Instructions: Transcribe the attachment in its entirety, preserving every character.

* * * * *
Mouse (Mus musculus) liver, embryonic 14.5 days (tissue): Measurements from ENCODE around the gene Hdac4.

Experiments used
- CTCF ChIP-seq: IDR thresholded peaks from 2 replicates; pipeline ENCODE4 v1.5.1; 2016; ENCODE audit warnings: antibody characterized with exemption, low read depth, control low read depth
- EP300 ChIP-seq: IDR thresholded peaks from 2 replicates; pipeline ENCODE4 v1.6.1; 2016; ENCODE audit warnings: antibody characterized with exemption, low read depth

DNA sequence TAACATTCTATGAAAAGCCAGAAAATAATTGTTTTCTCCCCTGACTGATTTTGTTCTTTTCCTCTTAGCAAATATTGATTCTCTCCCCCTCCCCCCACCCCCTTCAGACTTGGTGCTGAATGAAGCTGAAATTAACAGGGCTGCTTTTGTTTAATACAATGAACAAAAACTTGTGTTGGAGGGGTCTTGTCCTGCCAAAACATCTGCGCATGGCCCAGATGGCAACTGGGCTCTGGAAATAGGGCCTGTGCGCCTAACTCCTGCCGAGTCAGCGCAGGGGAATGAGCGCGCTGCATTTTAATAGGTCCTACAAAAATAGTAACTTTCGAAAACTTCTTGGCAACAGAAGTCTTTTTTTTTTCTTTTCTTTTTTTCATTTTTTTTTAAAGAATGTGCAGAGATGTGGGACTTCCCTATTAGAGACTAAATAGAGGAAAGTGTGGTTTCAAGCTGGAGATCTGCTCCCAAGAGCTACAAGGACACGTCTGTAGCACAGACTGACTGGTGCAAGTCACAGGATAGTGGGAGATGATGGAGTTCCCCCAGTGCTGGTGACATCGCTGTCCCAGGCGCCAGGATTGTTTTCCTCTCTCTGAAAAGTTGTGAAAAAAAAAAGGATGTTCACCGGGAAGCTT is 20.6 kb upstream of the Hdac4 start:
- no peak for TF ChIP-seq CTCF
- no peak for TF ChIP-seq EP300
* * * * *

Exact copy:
Mouse (Mus musculus) liver, embryonic 14.5 days (tissue): Measurements from ENCODE around the gene Hdac4.

Experiments used
- CTCF ChIP-seq: IDR thresholded peaks from 2 replicates; pipeline ENCODE4 v1.5.1; 2016; ENCODE audit warnings: antibody characterized with exemption, low read depth, control low read depth
- EP300 ChIP-seq: IDR thresholded peaks from 2 replicates; pipeline ENCODE4 v1.6.1; 2016; ENCODE audit warnings: antibody characterized with exemption, low read depth

DNA sequence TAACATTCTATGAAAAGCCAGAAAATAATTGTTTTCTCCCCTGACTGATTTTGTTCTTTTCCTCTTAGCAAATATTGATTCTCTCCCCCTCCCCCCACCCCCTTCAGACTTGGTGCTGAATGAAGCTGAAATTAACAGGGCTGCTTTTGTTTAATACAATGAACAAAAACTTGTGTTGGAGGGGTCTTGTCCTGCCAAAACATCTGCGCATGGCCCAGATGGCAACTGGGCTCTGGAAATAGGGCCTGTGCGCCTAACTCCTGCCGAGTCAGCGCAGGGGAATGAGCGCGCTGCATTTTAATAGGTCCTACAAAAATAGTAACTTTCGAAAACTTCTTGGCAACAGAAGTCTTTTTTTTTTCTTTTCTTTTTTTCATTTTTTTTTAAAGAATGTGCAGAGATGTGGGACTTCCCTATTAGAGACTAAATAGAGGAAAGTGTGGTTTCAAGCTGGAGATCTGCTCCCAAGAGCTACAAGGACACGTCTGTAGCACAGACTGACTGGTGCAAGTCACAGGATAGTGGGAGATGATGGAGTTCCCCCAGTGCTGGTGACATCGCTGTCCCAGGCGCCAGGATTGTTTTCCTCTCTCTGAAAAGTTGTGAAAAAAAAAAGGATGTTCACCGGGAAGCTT is 20.6 kb upstream of the Hdac4 start:
- no peak for TF ChIP-seq CTCF
- no peak for TF ChIP-seq EP300